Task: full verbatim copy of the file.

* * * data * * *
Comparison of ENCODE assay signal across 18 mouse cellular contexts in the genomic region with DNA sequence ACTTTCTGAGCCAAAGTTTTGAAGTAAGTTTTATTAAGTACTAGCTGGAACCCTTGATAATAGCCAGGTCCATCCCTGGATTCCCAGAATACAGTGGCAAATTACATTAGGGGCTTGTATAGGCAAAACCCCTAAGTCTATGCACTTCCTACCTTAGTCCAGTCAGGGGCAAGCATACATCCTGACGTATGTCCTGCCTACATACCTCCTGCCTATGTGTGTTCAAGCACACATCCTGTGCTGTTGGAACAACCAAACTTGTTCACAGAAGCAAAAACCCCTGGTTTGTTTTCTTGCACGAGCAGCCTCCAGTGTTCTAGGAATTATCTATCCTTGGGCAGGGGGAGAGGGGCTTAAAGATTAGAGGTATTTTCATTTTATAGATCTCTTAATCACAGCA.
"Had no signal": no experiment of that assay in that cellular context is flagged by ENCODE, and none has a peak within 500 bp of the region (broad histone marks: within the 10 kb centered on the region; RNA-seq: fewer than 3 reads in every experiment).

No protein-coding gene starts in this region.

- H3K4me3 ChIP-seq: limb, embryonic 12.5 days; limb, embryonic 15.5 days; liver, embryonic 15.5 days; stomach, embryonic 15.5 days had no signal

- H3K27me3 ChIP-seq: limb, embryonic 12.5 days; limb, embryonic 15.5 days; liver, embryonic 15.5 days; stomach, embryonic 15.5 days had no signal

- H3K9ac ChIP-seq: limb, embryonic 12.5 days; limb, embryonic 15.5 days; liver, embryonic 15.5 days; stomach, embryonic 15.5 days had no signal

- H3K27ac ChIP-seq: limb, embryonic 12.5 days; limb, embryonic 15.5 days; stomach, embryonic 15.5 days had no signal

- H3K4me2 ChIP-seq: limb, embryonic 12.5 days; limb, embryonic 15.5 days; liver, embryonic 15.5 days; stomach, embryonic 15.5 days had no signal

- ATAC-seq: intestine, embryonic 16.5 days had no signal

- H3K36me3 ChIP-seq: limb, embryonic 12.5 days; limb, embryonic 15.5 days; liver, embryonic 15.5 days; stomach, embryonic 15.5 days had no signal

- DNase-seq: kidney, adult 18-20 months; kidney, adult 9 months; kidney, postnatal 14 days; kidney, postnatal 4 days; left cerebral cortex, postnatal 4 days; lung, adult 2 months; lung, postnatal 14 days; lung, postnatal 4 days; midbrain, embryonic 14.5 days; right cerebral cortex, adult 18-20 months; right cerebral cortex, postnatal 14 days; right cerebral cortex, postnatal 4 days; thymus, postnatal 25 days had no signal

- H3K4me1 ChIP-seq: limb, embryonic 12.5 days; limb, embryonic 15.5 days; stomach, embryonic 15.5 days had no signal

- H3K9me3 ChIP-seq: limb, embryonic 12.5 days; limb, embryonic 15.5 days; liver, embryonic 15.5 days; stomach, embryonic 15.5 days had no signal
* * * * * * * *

Comparison of ENCODE assay signal across 18 mouse cellular contexts in the genomic region with DNA sequence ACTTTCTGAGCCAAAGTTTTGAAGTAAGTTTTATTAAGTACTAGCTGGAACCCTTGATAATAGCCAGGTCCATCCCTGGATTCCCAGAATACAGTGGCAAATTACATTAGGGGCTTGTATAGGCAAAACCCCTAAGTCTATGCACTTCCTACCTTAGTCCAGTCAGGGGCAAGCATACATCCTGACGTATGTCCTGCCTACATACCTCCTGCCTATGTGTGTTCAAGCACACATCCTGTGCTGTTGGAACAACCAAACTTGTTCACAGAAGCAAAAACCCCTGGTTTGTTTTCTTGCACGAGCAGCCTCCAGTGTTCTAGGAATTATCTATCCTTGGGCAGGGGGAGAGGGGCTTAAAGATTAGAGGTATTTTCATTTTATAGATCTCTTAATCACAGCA.
"Had no signal": no experiment of that assay in that cellular context is flagged by ENCODE, and none has a peak within 500 bp of the region (broad histone marks: within the 10 kb centered on the region; RNA-seq: fewer than 3 reads in every experiment).

No protein-coding gene starts in this region.

- H3K4me3 ChIP-seq: limb, embryonic 12.5 days; limb, embryonic 15.5 days; liver, embryonic 15.5 days; stomach, embryonic 15.5 days had no signal

- H3K27me3 ChIP-seq: limb, embryonic 12.5 days; limb, embryonic 15.5 days; liver, embryonic 15.5 days; stomach, embryonic 15.5 days had no signal

- H3K9ac ChIP-seq: limb, embryonic 12.5 days; limb, embryonic 15.5 days; liver, embryonic 15.5 days; stomach, embryonic 15.5 days had no signal

- H3K27ac ChIP-seq: limb, embryonic 12.5 days; limb, embryonic 15.5 days; stomach, embryonic 15.5 days had no signal

- H3K4me2 ChIP-seq: limb, embryonic 12.5 days; limb, embryonic 15.5 days; liver, embryonic 15.5 days; stomach, embryonic 15.5 days had no signal

- ATAC-seq: intestine, embryonic 16.5 days had no signal

- H3K36me3 ChIP-seq: limb, embryonic 12.5 days; limb, embryonic 15.5 days; liver, embryonic 15.5 days; stomach, embryonic 15.5 days had no signal

- DNase-seq: kidney, adult 18-20 months; kidney, adult 9 months; kidney, postnatal 14 days; kidney, postnatal 4 days; left cerebral cortex, postnatal 4 days; lung, adult 2 months; lung, postnatal 14 days; lung, postnatal 4 days; midbrain, embryonic 14.5 days; right cerebral cortex, adult 18-20 months; right cerebral cortex, postnatal 14 days; right cerebral cortex, postnatal 4 days; thymus, postnatal 25 days had no signal

- H3K4me1 ChIP-seq: limb, embryonic 12.5 days; limb, embryonic 15.5 days; stomach, embryonic 15.5 days had no signal

- H3K9me3 ChIP-seq: limb, embryonic 12.5 days; limb, embryonic 15.5 days; liver, embryonic 15.5 days; stomach, embryonic 15.5 days had no signal